Haiti: Army on War Footing

Such chaos has prompted the speedy mobilization of a multinational contingent, supposedly led by Kenya, whose men should be in Haiti before the end of June, but the African nation claims that logistical details are lacking to disembark its troops.

On Wednesday, Haiti dawned with its army on a war footing, in another attempt to unite efforts to fight a coalition of gangs that controls 80 percent of the capital.

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The Minister of Defence, Jean Marc Berthier, ordered the Acting Chief of the Army, Lieutenant General Jodel Lessage to put the Armed Forces in D-position.

The order in short is to put the military institution on alert, with soldiers in combat position, the daily Le Facteur Haiti reported.

Between March and June, gang members attacked the airport, the port, schools, universities, police stations, prisons, ministries, bank branches, community stores, the national printing press, which first published in 1804, and set fire to a 96,000 square metre warehouse in the free zone.

#Haiti army put on «war footing» in struggle against gangs https://t.co/Df6oAl03WF

— Michael Deibert (@michaelcdeibert) June 19, 2024

They also attacked private cars, a religious seminary, the first Baptist Church in Haiti, founded more than 180 years ago, and more than a dozen pharmacies, and in a demonstration that they mean business, they burned down the house of the former commander-in-chief of the Haitian National Police.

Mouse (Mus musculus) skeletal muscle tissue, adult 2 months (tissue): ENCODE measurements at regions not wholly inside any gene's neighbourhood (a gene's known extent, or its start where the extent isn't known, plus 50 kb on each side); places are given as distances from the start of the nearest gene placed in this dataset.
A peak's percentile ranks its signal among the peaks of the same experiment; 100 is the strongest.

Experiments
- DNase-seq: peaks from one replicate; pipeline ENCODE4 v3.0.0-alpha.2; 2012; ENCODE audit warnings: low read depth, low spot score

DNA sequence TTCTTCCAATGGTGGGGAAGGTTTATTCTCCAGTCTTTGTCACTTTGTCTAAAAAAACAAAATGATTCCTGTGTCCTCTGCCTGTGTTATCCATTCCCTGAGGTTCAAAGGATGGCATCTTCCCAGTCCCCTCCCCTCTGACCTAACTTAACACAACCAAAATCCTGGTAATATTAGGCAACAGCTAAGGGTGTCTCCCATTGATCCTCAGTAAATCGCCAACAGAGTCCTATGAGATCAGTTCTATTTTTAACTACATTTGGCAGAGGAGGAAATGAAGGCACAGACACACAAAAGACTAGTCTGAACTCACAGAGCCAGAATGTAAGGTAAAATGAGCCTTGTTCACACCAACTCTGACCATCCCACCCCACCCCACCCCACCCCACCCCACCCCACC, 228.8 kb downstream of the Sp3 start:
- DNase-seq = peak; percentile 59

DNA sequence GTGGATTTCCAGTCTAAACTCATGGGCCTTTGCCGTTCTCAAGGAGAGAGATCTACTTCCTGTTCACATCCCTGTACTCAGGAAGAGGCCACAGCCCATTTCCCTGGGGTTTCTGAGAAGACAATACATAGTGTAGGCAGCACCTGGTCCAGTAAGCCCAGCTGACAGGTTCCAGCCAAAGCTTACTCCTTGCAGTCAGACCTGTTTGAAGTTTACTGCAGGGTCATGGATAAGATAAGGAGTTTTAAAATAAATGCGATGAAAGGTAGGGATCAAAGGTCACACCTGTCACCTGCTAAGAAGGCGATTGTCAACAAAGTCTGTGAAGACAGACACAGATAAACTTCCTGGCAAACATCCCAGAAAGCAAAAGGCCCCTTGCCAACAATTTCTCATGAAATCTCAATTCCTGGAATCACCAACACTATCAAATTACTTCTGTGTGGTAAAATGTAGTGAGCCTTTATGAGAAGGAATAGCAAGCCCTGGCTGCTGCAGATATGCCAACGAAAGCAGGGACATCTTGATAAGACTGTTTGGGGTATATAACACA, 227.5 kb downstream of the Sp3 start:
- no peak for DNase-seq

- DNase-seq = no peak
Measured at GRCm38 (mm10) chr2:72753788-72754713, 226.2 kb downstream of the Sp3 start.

Such chaos has prompted the speedy mobilization of a multinational contingent, supposedly led by Kenya, whose men should be in Haiti before the end of June, but the African nation claims that logistical details are lacking to disembark its troops.

The US government, which appears to be out of Haiti’s internal affairs, threatened the coalition of criminal gangs that is keeping the national police in check.

“The gang members will have to choose between prison and the cemetery,” said the US ambassador to Haiti, Dennis Hankins.

In April, the US began landing its air force planes in Haiti, loaded with weapons, ammunition, armoured vehicles and other combat equipment, and in addition to its soldiers, it brought with it mercenaries under the guise of contractors.

Washington – some media recall – is considered here to be to blame for the economic, political and social chaos in the Caribbean country, which it intervened militarily in 1915 and supposedly abandoned in 1934.

Most of the arms and ammunition used by the gang members, who are martyring the population, come from the United States.